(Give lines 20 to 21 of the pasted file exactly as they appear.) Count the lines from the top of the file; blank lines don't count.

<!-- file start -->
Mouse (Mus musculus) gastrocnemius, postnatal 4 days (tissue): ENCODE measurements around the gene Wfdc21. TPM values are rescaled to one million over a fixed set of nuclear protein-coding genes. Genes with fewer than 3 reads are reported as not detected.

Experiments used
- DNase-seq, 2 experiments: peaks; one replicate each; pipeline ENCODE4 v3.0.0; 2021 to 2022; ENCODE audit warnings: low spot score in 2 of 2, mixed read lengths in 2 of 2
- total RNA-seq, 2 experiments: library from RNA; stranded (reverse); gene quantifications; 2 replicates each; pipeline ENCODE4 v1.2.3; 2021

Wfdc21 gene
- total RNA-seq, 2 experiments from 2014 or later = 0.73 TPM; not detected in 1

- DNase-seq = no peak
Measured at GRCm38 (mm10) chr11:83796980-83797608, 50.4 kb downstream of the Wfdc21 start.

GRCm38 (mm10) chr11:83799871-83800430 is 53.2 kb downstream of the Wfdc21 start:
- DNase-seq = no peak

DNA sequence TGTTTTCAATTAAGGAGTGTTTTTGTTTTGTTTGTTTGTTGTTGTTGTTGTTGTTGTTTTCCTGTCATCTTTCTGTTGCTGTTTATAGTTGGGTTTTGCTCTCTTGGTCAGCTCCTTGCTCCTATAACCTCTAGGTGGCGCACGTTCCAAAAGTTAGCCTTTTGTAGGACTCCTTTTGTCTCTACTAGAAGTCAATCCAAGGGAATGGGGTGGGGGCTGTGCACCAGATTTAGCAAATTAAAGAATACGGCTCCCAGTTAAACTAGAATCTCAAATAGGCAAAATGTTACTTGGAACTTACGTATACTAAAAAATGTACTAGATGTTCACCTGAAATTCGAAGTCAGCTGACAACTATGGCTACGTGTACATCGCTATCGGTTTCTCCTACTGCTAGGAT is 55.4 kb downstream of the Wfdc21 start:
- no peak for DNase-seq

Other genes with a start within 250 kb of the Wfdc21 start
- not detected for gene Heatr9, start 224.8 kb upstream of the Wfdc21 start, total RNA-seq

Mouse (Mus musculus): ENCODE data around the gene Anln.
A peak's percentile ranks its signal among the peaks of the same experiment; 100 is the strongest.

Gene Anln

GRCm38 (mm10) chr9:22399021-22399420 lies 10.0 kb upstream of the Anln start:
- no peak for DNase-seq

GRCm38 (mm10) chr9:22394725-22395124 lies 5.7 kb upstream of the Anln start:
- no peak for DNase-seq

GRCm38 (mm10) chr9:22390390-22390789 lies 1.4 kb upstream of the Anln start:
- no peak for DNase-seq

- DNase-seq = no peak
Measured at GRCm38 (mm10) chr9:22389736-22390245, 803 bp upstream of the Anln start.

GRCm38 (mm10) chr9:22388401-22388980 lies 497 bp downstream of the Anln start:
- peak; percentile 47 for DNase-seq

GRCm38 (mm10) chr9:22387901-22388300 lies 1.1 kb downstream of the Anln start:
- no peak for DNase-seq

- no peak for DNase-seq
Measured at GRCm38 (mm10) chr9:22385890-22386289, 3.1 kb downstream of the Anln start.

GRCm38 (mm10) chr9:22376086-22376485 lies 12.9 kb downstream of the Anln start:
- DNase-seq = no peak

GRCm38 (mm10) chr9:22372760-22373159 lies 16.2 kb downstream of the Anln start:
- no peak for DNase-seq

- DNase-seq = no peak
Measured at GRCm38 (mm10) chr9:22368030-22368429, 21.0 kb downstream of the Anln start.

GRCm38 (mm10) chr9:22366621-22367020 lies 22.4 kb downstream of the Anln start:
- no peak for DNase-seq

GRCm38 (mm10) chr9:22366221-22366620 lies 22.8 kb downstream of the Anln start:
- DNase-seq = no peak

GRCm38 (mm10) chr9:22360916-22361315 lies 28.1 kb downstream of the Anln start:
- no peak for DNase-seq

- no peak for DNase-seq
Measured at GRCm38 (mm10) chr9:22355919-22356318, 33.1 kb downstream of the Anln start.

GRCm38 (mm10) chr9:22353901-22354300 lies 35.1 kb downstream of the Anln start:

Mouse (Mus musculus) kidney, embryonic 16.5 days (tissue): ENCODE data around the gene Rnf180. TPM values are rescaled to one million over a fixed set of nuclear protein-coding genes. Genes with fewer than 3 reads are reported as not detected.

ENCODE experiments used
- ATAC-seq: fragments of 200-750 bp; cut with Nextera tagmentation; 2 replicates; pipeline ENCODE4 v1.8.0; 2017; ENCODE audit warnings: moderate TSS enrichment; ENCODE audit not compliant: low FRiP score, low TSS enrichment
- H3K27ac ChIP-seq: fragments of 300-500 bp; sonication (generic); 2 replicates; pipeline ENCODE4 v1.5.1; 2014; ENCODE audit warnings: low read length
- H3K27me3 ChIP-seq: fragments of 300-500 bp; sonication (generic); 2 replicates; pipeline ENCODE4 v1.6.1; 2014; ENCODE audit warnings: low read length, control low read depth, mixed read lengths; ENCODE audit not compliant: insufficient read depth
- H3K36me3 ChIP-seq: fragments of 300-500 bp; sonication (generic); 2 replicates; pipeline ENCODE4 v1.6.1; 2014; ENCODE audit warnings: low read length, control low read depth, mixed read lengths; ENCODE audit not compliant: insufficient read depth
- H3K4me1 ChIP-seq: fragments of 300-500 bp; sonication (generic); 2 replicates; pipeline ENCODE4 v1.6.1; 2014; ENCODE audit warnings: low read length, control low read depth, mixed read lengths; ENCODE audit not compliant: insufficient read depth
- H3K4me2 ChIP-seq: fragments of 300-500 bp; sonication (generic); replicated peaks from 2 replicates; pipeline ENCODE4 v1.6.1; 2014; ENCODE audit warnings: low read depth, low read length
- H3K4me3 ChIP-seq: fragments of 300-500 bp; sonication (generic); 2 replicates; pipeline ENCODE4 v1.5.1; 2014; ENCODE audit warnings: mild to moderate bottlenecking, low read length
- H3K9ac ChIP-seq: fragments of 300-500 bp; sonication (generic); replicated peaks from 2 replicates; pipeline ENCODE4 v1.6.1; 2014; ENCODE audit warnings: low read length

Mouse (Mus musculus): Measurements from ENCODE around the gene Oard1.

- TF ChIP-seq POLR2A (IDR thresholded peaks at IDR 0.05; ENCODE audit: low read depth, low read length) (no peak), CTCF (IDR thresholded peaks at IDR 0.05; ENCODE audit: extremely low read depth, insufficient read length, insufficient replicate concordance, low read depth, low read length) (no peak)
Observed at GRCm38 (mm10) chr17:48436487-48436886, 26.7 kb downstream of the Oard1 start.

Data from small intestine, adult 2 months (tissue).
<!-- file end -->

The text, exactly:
GRCm38 (mm10) chr9:22394725-22395124 lies 5.7 kb upstream of the Anln start:
- no peak for DNase-seq